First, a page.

The rich also suffer

I'm sure that you, like me, pity the poor rich these days. Not the merely rich, but the mega-ones, those precious few who're among the richest one-tenth of one percent of Americans.

I’m sure that you, like me, pity the poor rich these days. Not the merely rich, but the mega-ones, those precious few who’re among the richest one-tenth of one percent of Americans.

Yes, they have it all. But they also have something they don’t want: widespread public disapproval. Oh, they’re plenty pleased to live on the penthouse floor of the one-percent class, but they’re also aghast, annoyed, angered – and afraid – because the Occupy Wall Street movement has turned a spotlight on their elite lives in a time of mass joblessness, middle-class decline, and swelling poverty.

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According to finance advisors who work with them, many multimillionaires are puzzled: “Why target me?” they ask. Poor babies, like their patron political saint, Mitt Romney, they’re pained that the rich are disdained for their extravagance: “We worked hard, we went to college, we tried to better our lives,” they wail. “Isn’t that what I’m supposed to do?”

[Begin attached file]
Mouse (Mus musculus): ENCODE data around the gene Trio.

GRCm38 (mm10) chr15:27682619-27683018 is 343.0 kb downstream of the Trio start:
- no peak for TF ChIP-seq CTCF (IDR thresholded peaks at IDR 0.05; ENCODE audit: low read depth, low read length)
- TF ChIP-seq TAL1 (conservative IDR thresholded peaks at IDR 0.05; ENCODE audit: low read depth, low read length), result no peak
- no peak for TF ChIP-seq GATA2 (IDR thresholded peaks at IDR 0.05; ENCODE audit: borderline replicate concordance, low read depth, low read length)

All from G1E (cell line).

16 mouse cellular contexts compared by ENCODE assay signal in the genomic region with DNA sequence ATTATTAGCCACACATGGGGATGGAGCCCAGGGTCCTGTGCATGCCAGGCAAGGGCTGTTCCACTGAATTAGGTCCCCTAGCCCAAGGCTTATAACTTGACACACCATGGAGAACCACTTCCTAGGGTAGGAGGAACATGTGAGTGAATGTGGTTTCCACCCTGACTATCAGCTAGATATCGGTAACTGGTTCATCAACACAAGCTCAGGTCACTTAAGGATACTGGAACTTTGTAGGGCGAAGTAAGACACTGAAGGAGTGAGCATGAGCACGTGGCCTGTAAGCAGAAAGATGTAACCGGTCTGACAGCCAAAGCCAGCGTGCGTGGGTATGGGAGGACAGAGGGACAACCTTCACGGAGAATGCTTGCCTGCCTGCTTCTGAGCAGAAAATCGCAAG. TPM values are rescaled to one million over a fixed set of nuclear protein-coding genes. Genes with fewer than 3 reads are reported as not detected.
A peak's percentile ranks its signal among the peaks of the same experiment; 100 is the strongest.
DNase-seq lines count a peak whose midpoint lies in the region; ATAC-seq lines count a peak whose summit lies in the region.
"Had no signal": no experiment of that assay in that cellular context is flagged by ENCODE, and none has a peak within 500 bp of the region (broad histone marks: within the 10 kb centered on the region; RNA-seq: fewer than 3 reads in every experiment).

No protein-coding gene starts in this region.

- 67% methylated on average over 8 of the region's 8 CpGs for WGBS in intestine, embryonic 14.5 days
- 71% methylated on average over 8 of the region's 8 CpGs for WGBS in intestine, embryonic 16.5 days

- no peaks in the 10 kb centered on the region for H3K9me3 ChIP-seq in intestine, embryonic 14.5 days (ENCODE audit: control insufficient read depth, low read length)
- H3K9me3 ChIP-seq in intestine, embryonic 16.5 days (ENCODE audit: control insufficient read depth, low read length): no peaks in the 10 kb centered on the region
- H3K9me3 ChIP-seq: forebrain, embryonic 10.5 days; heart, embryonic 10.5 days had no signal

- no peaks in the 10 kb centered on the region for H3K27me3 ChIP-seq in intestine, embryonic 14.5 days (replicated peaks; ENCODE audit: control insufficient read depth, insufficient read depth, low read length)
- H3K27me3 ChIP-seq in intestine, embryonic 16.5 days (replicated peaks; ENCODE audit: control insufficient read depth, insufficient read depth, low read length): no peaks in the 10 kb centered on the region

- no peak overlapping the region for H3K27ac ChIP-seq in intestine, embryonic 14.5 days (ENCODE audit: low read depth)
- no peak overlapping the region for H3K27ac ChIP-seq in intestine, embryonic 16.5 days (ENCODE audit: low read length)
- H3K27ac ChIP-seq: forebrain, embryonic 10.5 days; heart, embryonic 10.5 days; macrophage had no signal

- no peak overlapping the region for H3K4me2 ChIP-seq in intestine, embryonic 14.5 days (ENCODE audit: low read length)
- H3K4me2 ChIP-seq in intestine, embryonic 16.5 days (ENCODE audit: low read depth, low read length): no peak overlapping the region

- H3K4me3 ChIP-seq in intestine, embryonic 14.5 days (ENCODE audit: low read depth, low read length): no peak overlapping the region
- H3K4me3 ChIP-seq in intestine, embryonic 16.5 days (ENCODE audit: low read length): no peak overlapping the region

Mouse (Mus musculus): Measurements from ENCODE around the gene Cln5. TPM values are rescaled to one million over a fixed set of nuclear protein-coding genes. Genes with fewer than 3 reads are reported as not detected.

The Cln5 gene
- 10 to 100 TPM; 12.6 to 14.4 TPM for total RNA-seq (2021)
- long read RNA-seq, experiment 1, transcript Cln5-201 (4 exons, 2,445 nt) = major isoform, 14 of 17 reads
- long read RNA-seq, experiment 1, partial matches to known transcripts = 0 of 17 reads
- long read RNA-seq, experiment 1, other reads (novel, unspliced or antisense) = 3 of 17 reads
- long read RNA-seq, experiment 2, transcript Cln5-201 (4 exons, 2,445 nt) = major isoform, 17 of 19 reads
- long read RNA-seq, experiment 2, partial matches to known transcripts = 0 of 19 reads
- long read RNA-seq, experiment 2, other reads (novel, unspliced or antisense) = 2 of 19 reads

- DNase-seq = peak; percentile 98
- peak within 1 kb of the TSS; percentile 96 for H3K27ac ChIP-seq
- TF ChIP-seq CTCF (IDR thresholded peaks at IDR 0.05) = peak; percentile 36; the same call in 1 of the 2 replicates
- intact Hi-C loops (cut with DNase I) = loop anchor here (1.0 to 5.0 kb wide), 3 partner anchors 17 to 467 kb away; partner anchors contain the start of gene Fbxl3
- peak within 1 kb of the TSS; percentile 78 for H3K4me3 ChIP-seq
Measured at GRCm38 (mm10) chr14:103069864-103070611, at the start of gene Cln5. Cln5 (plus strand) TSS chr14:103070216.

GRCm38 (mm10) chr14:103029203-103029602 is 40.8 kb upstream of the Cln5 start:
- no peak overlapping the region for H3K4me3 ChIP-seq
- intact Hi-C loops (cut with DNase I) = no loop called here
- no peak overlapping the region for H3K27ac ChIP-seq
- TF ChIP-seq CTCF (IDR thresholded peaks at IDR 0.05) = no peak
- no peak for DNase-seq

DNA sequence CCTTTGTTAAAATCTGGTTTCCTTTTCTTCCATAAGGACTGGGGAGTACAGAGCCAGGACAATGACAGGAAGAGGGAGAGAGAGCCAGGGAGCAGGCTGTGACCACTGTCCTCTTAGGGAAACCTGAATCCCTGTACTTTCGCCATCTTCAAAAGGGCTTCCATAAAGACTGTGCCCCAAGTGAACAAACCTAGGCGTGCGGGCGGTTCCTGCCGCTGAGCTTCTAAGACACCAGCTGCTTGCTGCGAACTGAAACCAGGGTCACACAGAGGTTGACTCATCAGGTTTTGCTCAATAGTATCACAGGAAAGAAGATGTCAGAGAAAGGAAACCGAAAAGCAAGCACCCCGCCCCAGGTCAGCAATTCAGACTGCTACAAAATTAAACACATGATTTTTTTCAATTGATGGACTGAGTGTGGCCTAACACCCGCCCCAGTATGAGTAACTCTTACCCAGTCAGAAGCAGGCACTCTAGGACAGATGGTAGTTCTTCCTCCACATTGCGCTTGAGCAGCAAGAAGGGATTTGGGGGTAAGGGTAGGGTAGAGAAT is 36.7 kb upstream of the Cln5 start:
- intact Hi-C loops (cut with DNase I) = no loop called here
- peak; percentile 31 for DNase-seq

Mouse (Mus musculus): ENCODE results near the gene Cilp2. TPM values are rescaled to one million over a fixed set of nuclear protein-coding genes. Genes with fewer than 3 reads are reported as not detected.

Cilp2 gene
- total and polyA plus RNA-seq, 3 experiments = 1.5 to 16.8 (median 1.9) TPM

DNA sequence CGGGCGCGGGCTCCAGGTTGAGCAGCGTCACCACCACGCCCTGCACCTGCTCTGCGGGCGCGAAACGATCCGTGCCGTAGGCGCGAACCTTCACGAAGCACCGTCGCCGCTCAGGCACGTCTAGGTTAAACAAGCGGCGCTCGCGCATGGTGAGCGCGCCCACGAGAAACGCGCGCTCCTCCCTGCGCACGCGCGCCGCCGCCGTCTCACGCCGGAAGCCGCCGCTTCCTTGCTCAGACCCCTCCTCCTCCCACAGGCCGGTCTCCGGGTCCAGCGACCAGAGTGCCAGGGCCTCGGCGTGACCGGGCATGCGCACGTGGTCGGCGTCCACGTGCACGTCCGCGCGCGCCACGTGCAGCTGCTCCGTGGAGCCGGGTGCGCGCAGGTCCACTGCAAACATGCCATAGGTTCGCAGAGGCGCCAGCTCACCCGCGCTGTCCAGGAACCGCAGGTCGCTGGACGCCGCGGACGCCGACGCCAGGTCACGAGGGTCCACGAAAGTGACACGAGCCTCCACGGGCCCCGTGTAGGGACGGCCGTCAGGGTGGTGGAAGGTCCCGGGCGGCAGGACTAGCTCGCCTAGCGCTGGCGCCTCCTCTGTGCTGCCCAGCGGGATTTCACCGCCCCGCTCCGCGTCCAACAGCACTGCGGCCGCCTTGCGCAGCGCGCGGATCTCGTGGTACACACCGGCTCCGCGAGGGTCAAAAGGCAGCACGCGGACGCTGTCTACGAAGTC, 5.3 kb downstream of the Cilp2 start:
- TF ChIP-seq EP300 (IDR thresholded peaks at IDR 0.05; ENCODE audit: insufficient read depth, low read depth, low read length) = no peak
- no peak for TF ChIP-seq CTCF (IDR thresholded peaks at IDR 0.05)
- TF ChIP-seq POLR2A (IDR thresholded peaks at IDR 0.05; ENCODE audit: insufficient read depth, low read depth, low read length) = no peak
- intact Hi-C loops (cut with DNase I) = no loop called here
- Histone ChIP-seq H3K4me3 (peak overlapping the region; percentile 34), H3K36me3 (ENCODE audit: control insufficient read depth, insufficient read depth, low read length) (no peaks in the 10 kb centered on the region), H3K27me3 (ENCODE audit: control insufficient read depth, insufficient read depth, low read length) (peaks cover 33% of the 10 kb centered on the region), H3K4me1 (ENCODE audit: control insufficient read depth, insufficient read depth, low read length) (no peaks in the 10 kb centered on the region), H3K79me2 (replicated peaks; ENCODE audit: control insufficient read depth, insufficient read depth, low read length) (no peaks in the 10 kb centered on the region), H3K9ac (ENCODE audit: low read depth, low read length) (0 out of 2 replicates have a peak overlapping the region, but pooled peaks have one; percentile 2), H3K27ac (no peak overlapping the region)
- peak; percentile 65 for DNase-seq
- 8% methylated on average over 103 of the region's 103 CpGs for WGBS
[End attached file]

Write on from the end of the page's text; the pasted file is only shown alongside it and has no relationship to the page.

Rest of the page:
Gosh, it makes me want to rush out and buy them a clue.

However, instead of getting a clue about America’s spreading inequality and downward mobility that they have either caused or passively accepted, many are comforting themselves with other purchases. Some are making lifestyle gestures, such as buying a hybrid Lexus rather than that souped up Mercedes. They’re choosing not to flaunt their wealth “because of what’s going on.”

Others though, want to flaunt. So, they’re simply spending more on protecting themselves. A risk advisory consultant in New York City, whose clients are Wall Street executives with net worths averaging $100 million each, says that spending on bodyguards, security-trained chauffeurs, guard dogs, video surveillance cameras, security systems, protective devices, and other personal security personnel, quadrupled last year.

See, the one-percenters also suffer – in ways that we 99-percenters can’t even imagine.

“Color the 1 Percent 99 Percent Conflicted,” www.nytimes.com, February 8, 2012.

“Battling the bastards is about as much fun as you can have with your clothes on.”

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